Switching people to a plant-based diet can significantly lower IGF-1 levels within just 11 days, markedly improving the ability of women’s bloodstreams to suppress breast cancer growth, and then kill breast cancer cells off.

Similarly, the blood serum of men on plant-based diets suppresses prostate cancer cell growth about eight times better than before they changed their diet. This dramatic improvement in cancer defenses is, however, abolished if you add back just the amount of IGF-1 banished from their systems because they were eating and living healthier.

This is one way to explain the low rates of cancer among plant-based populations: the drop in animal protein intake leads to a drop in IGF-1, which leads to a drop in cancer growth. An effect so powerful, Dr. Dean Ornish and colleagues appeared to be able to reverse the progression of early stage prostate cancer without chemo, surgery, or radiation—just a plant-based diet and other healthy lifestyle changes.

Now, when we’re kids, we need growth hormones to grow. There’s a rare genetic defect that causes severe IGF-1 deficiency, leading to a type of dwarfism—but also apparently makes you effectively cancer-proof. Not a single death from cancer in about 100 individuals with IGF-1 deficiency. How about 200 individuals? None developed cancer. See, most malignant tumors are covered in IGF-1 receptors but, if there’s no IGF-1 around, then they may not be able to grow and spread.

This may help explain why those eating low-carb diets appear to cut their lives short but not just any low-carb diet—specifically those based on animal sources, whereas vegetable-based low-carb diets were associated with a lower risk of death.

But look, low-carb diets are high in animal fat, as well as animal protein. So, how do we know it wasn’t the saturated animal fat that was killing people off and it had nothing to do with the protein? What we need is a study that just follows a few thousand people and their protein intakes for 20 years or so and just see who lives longest, who gets cancer, who doesn’t. But, there’d never been a study like that—until now.

Six thousand men and women over age 50 from across the U.S. followed for 18 years and those under age 65 with high protein intakes had a 75% increase in overall mortality and a fourfold increase in the risk of dying from cancer–but not all proteins, these associations were either abolished or attenuated if the proteins were plant-derived, which all makes sense, given the higher IGF-1 levels among those eating lots of animal protein.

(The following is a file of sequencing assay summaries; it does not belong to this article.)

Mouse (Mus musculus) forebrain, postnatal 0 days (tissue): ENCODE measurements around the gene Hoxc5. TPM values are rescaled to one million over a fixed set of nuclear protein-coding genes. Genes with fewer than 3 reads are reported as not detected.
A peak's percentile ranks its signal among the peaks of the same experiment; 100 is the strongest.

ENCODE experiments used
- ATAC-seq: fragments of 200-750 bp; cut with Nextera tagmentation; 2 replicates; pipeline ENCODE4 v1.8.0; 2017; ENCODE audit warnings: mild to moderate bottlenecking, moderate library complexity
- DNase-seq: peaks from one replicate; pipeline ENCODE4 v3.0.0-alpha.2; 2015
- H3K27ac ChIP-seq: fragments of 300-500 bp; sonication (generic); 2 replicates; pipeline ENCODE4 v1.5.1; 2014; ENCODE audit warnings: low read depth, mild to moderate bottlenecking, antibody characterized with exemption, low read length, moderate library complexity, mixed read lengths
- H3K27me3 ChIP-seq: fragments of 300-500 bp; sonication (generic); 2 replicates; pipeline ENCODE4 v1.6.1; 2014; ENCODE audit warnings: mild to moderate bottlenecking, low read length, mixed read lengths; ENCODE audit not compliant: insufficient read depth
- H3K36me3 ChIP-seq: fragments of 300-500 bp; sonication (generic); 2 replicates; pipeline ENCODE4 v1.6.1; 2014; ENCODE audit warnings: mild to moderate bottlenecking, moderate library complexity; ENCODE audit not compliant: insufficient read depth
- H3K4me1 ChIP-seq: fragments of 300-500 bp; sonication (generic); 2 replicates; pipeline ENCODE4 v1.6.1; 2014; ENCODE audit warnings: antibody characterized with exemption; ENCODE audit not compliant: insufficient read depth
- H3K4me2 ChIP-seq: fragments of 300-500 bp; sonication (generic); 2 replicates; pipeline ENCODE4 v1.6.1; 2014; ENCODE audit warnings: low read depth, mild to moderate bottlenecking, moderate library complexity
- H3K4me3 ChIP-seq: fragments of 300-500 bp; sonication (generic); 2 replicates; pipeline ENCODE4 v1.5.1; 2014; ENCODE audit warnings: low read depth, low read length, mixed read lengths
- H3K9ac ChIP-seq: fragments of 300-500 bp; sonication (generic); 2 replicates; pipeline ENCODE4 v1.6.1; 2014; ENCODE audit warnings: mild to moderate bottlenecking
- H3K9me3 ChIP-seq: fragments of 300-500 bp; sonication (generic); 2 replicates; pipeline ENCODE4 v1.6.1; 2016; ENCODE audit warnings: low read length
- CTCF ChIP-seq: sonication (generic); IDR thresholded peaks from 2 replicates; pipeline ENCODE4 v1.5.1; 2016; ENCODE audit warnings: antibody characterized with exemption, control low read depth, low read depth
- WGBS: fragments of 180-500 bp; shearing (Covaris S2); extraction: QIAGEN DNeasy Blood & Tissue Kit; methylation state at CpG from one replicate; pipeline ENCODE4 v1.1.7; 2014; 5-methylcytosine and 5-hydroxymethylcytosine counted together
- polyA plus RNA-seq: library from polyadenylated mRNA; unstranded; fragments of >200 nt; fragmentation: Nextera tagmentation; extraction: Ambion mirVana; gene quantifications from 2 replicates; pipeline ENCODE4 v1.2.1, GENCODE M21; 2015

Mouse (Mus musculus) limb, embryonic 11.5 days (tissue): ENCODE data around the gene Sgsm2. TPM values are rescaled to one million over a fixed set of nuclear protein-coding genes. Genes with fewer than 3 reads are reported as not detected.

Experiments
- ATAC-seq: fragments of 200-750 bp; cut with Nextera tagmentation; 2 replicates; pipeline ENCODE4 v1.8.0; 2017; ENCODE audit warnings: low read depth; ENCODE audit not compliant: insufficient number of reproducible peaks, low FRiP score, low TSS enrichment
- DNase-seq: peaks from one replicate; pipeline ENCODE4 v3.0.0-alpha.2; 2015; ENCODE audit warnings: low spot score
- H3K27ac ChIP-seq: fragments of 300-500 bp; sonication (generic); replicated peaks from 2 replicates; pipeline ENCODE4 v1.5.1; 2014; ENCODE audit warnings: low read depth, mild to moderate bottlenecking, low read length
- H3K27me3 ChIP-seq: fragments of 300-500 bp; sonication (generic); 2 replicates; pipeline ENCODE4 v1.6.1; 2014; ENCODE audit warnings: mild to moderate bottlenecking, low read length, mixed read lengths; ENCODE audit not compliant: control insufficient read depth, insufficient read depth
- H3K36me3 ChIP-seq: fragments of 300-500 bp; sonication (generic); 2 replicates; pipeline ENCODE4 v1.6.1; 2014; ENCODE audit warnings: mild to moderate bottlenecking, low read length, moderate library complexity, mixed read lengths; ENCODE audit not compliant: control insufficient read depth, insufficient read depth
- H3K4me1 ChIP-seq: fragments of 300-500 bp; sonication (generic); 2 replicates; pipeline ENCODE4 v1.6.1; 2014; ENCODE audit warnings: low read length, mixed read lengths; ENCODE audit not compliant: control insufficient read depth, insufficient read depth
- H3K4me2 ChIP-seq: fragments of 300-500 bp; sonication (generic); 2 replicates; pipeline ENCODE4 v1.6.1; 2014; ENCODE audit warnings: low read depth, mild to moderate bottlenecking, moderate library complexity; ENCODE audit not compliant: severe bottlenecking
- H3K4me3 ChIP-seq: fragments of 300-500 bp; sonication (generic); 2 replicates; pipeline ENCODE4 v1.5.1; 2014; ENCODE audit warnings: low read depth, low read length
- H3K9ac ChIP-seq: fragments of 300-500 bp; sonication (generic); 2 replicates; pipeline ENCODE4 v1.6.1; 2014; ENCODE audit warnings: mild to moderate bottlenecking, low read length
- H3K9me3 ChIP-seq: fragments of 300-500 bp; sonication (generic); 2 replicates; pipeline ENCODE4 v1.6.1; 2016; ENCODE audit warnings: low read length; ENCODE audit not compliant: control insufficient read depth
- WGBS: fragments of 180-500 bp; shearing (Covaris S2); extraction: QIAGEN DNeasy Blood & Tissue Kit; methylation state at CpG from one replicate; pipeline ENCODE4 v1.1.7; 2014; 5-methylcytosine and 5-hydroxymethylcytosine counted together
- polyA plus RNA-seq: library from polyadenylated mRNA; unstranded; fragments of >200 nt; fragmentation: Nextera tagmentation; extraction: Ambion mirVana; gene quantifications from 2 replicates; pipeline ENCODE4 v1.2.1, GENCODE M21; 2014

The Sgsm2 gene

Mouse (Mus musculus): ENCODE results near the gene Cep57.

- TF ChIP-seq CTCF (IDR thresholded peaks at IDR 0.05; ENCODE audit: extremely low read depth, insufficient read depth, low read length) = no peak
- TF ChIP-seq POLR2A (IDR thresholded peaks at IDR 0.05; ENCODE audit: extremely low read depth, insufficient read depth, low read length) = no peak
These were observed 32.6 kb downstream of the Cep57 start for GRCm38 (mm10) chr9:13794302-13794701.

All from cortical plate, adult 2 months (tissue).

The sponsoring university sent out a press release with a memorable opening line: “That chicken wing you’re eating could be as deadly as a cigarette,” explaining that eating a diet rich in animal proteins during middle age makes you four times more likely to die from cancer than someone with a low-protein diet—a mortality risk factor comparable to smoking cigarettes. And when they say low-protein diet, what they actually mean is just getting the recommended amount of protein.

“Almost everyone is going to have a cancer cell or a pre-cancerous cell in them at some point.” The question is, “Does it progress?”, said one of the lead researchers. That may depend on what we eat.

“The question is not whether a certain diet allows you to do well in the short term”, one of the researchers noted, “but can it help you survive to be 100?” It wasn’t just more deaths from cancer. Middle-aged people who eat lots of protein from animal sources were found to be more susceptible to early death in general. Crucially, the same did not apply to plant proteins, like beans, and it wasn’t the fat, but the animal protein that appeared to be the culprit.

What was the response to the revelation that diets high in meat, eggs, and dairy could be as harmful to health as smoking? Well, one nutrition scientist replied that it was potentially dangerous. It could damage the effectiveness of important public health messages. Why? Well, a smoker might think, “Hey, why bother quitting smoking if my ham and cheese sandwich is just as bad for me?’”

It reminds me of a famous Philip Morris cigarette ad that tried to downplay the risks by saying, “Hey, you think secondhand smoke is bad, increasing the risk of lung cancer 19%; well, hey, drinking one or two glasses of milk every day may be three times as bad—62% increased risk of lung cancer. Or doubling the risk frequently cooking with oil; or tripling your risk of heart disease eating non-vegetarian; or multiplying your risk six-fold eating lots of meat and dairy.” So, they conclude, “Let’s keep some perspective here.” The risk of cancer from secondhand smoke may be well below that of other everyday activities; so, breathe deep. That’s like saying, yeah, don’t worry about getting stabbed, because getting shot is so much worse. It’s like saying if you don’t wear seat belts, might as well have unprotected sex. If you go bungee jumping, might as well disconnect your smoke alarms at home. Two risks don’t make a right.

Of course, you’ll note Philip Morris stopped throwing dairy under the bus once they purchased Kraft Foods.

To see any graphs charts, graphics, images or studies mentioned here, please go to the Nutrition Facts podcast landing page. There you’ll find all the detailed information you need plus links to all the sources we cite for each of these topics.

NutritionFacts.org is a nonprofit, science-based, public service, where you can sign up for free daily updates on the latest in nutrition research via bite-sized videos and articles.

Everything on the website is free. There’s no ads, no corporate sponsorship. It’s strictly non-commercial. I’m not selling anything. I just put it up as a public service, as a labor of love, as a tribute to my grandmother whose own life was saved with evidence-based nutrition.

Thanks for listening to Nutrition Facts. I’m Dr. Michael Greger.

This is just an approximation of the audio, contributed by Allyson Burnett.

23 responses to “How Much is Enough Protein?

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  1. How much plant-based proteins is enough? It does not say it here. Please, why do not make some podcasts and videos for people who altredy eat WFPL.